“The time you enjoy wasting is not wasted time.” -Bertrand Russell

          Comment


          • #6

            Re: Process questions

            Re: Process questions

            Originally posted by phil View Post
            "Does this mean I need another tool! "

            yes you need another tool ;-)

            I have a 6 inch rigid random orbital sander. I love that it hooks up to my rigid vac and really does cure the dust issue. the paper for it is really crazy expensive though.
            others may chime in but to anser your question , yes you need more tools ! don't we all ?
            Thanks Phil, I don't really need excuses to buy new tools, but they help!!! I have a Dewalt orbital palm sander but it's drawback is the dust as the darn cup attachment is near useless. I am looking at a Rigid spindle/belt oscillating combo and it seems to have a lot of good reviews but I can get a King KC-760l for less than a hundred bucks more and it seems like a lot more sander.
            Last edited by johansmyth; 07-12-2012, 11:02 AM.

            Comment


            • #7

              Re: Process questions

              Re: Process questions

              I got a set of plans for Norm Abrams Ad. Chair from a member here. I expanded it out from the scale and put each piece on 1/2 inch MDF as a template. I did a lot of sanding to get all the bumps and crevices out. I've made 10 chairs out of white cedar so far for friends. I use the template to mark the piece. Then band saw it an 1/8 inch oversize and finish it off on router table. No sanding required. It sure simplifies the process.
              Discussion is the mother or father of ideas.
              Discord is the bastard son of discussion.


              Comment


              • #8

                Re: Process questions

                Re: Process questions

                I don't think your trim bit is necessarily dull or scrap. If you use a flush trim bit uphill or against the grain it will be grabby and sometimes split the wood along the grain. You always want to try and go downhill if possible.
                Jamie www.turneddesignsbyjamie.etsy.com

                Comment


                • #9

                  Re: Process questions

                  Re: Process questions

                  Originally posted by jaywood1207 View Post
                  I don't think your trim bit is necessarily dull or scrap. If you use a flush trim bit uphill or against the grain it will be grabby and sometimes split the wood along the grain. You always want to try and go downhill if possible.
                  I put my new router in the table, the Triton, and a new bit and it was a bit better but still chipped out in a couple of places. I assume that by uphill you mean the direction of the feed?

                  Comment


                  • #10

                    Re: Process questions

                    Re: Process questions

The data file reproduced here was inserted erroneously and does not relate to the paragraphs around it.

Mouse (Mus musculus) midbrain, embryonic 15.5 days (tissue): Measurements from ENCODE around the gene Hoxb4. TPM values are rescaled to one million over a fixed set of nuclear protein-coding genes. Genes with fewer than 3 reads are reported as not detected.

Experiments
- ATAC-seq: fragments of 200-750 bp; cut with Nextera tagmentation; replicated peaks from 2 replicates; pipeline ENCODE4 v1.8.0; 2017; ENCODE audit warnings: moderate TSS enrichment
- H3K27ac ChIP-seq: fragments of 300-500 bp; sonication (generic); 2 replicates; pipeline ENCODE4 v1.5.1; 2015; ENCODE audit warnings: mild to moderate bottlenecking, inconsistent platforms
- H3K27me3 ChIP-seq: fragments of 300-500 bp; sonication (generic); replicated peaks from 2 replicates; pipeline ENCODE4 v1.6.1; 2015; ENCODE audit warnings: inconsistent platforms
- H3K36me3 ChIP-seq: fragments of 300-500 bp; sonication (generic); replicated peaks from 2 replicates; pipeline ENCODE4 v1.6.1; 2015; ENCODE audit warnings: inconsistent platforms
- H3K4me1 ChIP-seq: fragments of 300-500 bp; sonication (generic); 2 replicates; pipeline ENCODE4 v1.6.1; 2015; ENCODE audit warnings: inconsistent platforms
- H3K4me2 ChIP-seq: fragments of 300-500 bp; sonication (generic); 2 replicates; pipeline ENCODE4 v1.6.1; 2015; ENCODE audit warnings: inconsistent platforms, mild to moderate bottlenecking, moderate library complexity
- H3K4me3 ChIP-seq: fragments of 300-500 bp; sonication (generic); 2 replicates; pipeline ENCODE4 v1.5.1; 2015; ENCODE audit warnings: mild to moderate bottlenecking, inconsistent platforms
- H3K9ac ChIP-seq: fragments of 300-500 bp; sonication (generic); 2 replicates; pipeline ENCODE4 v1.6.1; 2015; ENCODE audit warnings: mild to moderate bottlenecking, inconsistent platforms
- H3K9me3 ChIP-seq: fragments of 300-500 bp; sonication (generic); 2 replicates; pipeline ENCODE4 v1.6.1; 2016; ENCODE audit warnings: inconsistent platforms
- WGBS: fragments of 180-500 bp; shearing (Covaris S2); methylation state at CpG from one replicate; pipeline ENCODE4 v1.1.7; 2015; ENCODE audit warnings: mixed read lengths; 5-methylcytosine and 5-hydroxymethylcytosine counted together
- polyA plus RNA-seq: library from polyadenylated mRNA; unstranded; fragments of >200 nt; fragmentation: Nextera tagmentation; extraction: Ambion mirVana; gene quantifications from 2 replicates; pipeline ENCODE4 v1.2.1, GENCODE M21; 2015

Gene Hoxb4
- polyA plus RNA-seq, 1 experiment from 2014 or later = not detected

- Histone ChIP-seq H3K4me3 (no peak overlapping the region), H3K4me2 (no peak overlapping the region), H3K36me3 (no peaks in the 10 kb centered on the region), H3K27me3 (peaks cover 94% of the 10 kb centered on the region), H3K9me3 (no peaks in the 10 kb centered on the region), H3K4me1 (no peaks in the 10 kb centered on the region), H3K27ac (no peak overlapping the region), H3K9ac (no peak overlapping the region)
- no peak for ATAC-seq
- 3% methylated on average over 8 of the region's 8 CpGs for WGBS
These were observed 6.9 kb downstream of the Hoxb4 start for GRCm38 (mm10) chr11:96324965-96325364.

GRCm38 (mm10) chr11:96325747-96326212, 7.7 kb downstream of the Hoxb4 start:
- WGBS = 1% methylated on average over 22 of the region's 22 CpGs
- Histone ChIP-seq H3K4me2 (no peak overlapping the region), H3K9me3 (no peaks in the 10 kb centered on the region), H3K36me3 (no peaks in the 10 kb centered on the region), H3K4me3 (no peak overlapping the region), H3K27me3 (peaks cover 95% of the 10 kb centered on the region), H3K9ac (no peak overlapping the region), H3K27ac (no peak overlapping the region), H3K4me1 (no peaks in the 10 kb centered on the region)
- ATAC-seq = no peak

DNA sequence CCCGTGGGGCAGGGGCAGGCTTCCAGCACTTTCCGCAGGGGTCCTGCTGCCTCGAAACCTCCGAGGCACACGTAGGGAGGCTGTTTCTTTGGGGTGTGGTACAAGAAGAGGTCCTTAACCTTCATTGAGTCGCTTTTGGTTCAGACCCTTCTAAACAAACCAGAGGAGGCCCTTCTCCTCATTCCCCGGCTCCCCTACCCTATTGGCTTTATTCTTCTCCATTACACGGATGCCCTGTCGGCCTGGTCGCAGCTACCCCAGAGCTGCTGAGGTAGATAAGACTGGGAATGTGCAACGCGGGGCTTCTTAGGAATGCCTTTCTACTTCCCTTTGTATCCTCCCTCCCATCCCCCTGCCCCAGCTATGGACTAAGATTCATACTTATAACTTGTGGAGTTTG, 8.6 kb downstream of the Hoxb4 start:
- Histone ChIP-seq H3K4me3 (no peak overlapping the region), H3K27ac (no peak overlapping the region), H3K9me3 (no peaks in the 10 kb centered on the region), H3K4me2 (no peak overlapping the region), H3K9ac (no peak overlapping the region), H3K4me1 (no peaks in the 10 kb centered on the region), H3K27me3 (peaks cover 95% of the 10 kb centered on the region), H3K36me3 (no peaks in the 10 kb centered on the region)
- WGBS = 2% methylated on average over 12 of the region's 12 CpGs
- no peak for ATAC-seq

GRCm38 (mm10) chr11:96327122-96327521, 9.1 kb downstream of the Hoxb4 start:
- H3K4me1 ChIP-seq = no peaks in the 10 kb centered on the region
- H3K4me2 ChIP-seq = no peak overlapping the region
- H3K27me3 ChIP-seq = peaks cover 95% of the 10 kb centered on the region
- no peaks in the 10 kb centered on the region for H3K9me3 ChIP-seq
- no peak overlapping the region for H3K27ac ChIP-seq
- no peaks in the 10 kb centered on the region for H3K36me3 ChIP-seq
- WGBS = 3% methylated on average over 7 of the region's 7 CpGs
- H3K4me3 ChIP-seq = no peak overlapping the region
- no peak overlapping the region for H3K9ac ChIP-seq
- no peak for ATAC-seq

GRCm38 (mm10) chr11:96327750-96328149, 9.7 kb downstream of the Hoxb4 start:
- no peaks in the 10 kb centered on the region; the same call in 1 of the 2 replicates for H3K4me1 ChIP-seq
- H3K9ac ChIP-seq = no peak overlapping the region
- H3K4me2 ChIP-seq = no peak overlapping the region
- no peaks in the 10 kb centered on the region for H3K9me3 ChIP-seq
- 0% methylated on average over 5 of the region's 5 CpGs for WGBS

Originally posted by johansmyth View Post
                    I put my new router in the table, the Triton, and a new bit and it was a bit better but still chipped out in a couple of places. I assume that by uphill you mean the direction of the feed?
                    In the picture I have attached the black line indicates the shape of your board, the blue lines show the grain, the blue circle is your router bit, and the red arrows indicate the rotation of your router bit. I have made the assumption with this that you have a table mounted router with a flush trim bit with the bearing on the bottom of the bit which means in my drawing you need the pattern on the top of your board you are routing. If you look at the bit that says OK you are peeling off the wood with the grain which I was referring to as downhill. The bit shown that is Bad is peeling off wood against the grain (uphill) which is more likely to grab and rip your wood right down the grain lines if you have straight grain wood. Hopefully that makes sense.Router.jpg
                    Jamie www.turneddesignsbyjamie.etsy.com

                    Comment


                    • #11

                      Re: Process questions

                      Re: Process questions

                      Originally posted by jaywood1207 View Post
                      In the picture I have attached the black line indicates the shape of your board, the blue lines show the grain, the blue circle is your router bit, and the red arrows indicate the rotation of your router bit. I have made the assumption with this that you have a table mounted router with a flush trim bit with the bearing on the bottom of the bit which means in my drawing you need the pattern on the top of your board you are routing. If you look at the bit that says OK you are peeling off the wood with the grain which I was referring to as downhill. The bit shown that is Bad is peeling off wood against the grain (uphill) which is more likely to grab and rip your wood right down the grain lines if you have straight grain wood. Hopefully that makes sense.[ATTACH=CONFIG]50971[/ATTACH]